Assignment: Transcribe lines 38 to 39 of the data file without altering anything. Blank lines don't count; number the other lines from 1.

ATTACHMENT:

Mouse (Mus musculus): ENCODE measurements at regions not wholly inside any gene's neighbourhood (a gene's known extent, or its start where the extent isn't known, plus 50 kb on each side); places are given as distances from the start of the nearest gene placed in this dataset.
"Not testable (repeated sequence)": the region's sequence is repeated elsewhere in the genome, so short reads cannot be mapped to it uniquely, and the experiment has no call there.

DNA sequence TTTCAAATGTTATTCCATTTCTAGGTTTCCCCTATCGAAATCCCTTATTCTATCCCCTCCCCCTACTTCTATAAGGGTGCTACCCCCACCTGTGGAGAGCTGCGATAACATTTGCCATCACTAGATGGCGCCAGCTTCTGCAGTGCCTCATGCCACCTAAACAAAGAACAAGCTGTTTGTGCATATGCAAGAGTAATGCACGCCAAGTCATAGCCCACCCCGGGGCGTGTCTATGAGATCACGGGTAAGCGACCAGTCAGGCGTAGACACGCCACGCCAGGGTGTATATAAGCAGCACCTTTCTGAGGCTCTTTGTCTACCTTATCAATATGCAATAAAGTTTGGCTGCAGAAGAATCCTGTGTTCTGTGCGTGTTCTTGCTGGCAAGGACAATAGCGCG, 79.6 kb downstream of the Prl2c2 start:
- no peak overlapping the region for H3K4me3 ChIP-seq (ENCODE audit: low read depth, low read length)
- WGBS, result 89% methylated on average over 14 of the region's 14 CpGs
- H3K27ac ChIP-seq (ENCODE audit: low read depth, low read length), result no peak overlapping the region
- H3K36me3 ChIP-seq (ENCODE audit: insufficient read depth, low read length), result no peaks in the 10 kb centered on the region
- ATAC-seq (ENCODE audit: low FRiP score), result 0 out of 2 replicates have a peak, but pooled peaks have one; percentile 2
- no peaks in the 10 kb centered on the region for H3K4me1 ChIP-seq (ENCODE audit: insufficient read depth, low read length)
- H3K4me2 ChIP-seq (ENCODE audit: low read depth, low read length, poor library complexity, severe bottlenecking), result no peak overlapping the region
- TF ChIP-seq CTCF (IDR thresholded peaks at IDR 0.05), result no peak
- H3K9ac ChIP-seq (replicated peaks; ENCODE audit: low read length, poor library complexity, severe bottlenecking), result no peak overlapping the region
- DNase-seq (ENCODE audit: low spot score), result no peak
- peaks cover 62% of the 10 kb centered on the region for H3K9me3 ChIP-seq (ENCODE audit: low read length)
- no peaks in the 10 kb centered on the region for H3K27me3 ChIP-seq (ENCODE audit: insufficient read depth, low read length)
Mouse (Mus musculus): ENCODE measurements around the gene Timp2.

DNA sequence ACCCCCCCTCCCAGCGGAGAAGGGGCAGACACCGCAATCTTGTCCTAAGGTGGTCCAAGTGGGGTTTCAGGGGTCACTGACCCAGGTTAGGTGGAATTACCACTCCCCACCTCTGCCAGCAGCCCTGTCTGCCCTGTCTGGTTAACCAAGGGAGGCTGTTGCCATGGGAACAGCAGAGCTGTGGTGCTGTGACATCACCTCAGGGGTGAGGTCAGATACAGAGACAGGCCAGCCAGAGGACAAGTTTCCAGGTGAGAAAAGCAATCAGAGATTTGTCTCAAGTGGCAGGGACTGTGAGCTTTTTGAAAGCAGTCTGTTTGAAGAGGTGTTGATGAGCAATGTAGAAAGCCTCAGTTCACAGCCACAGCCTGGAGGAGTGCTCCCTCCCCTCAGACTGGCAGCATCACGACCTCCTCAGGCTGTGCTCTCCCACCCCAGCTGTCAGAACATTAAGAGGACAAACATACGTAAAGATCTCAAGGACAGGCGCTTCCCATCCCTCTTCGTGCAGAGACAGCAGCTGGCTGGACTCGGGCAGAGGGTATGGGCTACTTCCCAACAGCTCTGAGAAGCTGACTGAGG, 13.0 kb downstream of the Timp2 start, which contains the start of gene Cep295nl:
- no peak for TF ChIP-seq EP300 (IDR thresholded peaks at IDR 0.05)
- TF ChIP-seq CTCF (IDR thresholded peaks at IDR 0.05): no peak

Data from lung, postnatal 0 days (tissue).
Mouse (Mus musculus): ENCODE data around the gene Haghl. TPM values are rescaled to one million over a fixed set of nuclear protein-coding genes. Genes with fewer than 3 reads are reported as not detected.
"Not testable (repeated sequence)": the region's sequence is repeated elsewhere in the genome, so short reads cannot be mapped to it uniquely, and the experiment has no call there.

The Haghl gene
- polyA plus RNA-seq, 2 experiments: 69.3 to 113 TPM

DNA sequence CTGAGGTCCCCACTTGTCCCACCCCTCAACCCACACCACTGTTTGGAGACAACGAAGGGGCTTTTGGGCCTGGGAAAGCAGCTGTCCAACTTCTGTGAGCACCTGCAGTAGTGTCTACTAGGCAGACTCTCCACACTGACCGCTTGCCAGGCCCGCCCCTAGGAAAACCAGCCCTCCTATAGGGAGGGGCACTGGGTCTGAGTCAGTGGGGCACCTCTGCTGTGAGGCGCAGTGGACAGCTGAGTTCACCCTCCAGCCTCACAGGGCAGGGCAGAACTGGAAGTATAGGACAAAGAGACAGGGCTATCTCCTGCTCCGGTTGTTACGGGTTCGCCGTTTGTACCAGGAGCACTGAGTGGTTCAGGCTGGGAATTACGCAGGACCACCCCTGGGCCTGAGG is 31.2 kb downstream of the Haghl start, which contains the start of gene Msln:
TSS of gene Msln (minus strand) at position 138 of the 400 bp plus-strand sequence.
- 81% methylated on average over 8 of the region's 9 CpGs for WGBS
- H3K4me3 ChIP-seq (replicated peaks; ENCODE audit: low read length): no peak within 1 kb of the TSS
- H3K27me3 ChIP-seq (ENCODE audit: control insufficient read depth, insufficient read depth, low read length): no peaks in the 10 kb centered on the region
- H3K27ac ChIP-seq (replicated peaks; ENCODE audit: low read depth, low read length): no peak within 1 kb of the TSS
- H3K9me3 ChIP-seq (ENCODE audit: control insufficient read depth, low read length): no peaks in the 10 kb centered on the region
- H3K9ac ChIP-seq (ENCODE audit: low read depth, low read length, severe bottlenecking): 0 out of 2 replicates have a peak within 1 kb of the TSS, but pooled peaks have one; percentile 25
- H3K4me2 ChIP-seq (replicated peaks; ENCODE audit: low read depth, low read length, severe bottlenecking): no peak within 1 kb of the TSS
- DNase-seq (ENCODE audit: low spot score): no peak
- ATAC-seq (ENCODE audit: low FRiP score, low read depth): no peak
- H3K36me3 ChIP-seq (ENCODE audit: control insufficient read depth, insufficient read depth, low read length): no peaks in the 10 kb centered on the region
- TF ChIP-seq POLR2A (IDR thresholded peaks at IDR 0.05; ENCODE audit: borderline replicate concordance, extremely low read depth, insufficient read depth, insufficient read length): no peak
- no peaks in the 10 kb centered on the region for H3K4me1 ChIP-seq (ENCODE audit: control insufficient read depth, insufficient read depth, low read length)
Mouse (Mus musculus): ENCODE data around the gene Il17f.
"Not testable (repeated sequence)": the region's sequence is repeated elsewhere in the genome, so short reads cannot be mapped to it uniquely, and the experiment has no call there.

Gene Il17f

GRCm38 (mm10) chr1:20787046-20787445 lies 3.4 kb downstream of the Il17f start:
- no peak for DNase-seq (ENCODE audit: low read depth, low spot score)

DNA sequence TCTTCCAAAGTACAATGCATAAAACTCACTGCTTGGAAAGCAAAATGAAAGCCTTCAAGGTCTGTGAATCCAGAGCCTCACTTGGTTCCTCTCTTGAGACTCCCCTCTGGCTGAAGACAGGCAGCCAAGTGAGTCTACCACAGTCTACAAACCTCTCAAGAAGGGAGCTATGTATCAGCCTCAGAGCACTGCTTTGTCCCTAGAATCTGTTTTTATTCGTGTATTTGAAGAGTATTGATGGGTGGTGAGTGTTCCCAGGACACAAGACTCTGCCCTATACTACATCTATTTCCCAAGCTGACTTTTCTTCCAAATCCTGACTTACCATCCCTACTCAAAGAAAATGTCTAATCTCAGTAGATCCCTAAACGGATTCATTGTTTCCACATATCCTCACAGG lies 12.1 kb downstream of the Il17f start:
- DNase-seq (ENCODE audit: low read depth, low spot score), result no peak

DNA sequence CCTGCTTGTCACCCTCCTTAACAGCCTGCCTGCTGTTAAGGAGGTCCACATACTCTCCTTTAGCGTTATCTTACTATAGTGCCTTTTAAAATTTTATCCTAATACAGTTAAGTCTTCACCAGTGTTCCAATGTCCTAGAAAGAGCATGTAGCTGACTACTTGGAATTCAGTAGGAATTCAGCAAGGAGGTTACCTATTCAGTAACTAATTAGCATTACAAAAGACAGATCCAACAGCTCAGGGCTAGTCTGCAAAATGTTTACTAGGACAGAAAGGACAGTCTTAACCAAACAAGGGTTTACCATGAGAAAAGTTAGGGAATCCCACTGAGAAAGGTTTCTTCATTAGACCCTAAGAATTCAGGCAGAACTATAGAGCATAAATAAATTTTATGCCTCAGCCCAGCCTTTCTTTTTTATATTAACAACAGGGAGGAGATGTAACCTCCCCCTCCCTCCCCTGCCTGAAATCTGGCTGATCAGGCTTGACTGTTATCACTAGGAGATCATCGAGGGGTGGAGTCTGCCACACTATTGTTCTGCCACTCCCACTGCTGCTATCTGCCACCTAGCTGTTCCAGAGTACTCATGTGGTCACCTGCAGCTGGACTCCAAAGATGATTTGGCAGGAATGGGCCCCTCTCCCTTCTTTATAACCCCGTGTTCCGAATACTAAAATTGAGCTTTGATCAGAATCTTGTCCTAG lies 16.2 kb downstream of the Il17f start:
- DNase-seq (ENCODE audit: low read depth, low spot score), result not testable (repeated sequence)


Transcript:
- no peaks in the 10 kb centered on the region for H3K4me1 ChIP-seq (ENCODE audit: control insufficient read depth, insufficient read depth, low read length)
Mouse (Mus musculus): ENCODE data around the gene Il17f.